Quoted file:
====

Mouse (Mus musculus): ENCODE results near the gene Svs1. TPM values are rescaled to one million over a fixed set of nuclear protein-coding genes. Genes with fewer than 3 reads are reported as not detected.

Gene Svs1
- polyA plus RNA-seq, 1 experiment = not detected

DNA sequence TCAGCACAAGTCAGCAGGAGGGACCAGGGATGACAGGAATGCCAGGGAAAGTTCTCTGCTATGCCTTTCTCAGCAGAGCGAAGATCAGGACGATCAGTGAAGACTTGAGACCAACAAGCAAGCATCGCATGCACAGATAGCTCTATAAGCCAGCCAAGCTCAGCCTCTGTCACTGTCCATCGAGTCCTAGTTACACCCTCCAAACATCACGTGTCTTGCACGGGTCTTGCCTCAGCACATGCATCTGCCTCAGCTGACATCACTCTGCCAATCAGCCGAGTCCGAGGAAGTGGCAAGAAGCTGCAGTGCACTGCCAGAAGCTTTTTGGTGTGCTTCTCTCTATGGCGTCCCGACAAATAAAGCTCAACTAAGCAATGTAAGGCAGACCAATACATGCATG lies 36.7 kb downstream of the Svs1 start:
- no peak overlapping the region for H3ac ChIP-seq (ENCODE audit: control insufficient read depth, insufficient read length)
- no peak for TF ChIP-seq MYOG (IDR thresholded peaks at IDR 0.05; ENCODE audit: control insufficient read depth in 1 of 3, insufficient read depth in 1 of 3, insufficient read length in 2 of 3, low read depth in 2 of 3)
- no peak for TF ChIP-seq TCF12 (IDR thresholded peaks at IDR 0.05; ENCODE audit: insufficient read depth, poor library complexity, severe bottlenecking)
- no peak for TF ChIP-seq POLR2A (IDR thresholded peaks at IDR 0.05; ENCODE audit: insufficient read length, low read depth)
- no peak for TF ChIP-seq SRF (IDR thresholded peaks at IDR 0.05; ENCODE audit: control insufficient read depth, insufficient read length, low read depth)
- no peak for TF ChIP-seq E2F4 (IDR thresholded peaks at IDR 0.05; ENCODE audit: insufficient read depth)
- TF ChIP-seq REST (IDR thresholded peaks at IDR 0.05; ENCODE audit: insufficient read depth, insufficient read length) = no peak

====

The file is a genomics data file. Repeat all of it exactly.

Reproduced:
Mouse (Mus musculus): ENCODE results near the gene Svs1. TPM values are rescaled to one million over a fixed set of nuclear protein-coding genes. Genes with fewer than 3 reads are reported as not detected.

Gene Svs1
- polyA plus RNA-seq, 1 experiment = not detected

DNA sequence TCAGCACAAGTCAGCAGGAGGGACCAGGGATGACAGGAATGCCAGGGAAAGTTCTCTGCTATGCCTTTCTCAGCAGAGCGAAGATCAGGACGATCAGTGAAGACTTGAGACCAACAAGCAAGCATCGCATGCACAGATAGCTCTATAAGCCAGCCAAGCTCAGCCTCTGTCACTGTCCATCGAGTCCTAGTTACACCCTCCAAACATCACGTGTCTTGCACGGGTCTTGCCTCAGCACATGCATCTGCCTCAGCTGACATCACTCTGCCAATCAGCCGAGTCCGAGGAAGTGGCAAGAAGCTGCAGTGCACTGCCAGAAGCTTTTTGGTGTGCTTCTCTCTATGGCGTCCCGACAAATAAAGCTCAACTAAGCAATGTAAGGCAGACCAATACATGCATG lies 36.7 kb downstream of the Svs1 start:
- no peak overlapping the region for H3ac ChIP-seq (ENCODE audit: control insufficient read depth, insufficient read length)
- no peak for TF ChIP-seq MYOG (IDR thresholded peaks at IDR 0.05; ENCODE audit: control insufficient read depth in 1 of 3, insufficient read depth in 1 of 3, insufficient read length in 2 of 3, low read depth in 2 of 3)
- no peak for TF ChIP-seq TCF12 (IDR thresholded peaks at IDR 0.05; ENCODE audit: insufficient read depth, poor library complexity, severe bottlenecking)
- no peak for TF ChIP-seq POLR2A (IDR thresholded peaks at IDR 0.05; ENCODE audit: insufficient read length, low read depth)
- no peak for TF ChIP-seq SRF (IDR thresholded peaks at IDR 0.05; ENCODE audit: control insufficient read depth, insufficient read length, low read depth)
- no peak for TF ChIP-seq E2F4 (IDR thresholded peaks at IDR 0.05; ENCODE audit: insufficient read depth)
- TF ChIP-seq REST (IDR thresholded peaks at IDR 0.05; ENCODE audit: insufficient read depth, insufficient read length) = no peak